The pasuk that commands us to take the arba minim on Sukkot (Vayikra 23:40) is enigmatic. It describes the mitzva as commanding us to take the four species on “the first day [of the holiday]” and then continues that you should “rejoice before God for seven days.”
There is a difference of opinion amongst the rishonim regarding the definition of mikdash in this case. Rashi, the Ritva and others explain that anyplace outside of the Temple – including the Old City of Jerusalem – is considered medinah and the lulav is not taken there. The Rambam rules that the holiness of the Temple extends to the entire city and therefore all of Jerusalem is considered mikdash for this purpose. The Jerusalem Talmud is clear on this point, in agreement with the Rambam. Thus it is possible even today that there is a biblical obligation to take the arba minim when visiting the Old City of Jerusalem.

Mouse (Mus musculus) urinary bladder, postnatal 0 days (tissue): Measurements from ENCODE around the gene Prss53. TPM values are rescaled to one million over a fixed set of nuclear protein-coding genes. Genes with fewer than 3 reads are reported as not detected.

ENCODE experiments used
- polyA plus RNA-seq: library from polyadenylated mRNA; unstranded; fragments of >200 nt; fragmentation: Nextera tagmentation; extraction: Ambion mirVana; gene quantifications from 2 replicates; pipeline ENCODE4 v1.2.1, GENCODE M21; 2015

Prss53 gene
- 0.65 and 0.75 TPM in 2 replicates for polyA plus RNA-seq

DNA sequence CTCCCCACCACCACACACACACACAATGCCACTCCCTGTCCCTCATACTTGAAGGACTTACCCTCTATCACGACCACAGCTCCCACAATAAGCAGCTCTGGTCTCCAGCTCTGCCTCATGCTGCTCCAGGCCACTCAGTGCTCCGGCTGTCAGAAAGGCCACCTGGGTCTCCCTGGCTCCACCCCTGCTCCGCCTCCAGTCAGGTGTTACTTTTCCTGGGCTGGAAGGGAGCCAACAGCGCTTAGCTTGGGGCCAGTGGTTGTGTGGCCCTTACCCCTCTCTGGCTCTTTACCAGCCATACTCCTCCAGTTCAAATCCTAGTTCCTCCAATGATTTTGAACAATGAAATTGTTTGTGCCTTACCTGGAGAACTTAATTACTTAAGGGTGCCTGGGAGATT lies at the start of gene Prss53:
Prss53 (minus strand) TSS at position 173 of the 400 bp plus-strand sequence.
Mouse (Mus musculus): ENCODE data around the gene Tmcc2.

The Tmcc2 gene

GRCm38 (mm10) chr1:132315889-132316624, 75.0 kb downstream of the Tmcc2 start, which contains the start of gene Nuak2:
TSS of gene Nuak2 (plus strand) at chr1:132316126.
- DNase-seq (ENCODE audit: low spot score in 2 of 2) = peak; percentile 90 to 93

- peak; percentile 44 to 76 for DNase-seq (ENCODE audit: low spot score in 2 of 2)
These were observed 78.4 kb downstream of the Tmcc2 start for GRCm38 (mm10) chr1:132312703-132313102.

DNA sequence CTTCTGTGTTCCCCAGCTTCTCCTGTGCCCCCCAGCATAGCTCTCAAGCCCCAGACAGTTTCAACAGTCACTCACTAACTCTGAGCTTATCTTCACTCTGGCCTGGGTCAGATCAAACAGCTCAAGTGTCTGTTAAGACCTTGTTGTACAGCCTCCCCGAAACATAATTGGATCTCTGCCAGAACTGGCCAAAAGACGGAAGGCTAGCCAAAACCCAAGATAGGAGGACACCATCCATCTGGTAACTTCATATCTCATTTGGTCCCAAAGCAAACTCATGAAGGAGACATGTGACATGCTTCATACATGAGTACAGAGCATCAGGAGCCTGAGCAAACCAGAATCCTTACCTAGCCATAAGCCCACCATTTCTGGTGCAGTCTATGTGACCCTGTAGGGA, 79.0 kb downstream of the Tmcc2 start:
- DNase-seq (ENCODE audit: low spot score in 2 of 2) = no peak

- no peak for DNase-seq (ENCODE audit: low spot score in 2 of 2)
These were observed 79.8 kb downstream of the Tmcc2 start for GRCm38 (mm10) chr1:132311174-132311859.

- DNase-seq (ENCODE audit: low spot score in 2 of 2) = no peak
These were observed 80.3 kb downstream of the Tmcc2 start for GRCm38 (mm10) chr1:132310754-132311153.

This rule was changed with the destruction of the Temple. At that time Rabban Yohanan ben Zakkai instituted a Rabbinic decree obligating the lulav and etrog to be taken for all seven days of the holiday, zekher la-mikdash – as a remembrance of the Temple and its unique rule.
The Me’iri points out that Rabban Yohanan ben Zakkai did not actually establish the mitzva for all seven days as in the Temple, since at least one of the days will fall out on Shabbat, when, nowadays, the lulav is not taken. Nevertheless the point is that the obligation as it was practiced in the Beit HaMikdash is remembered.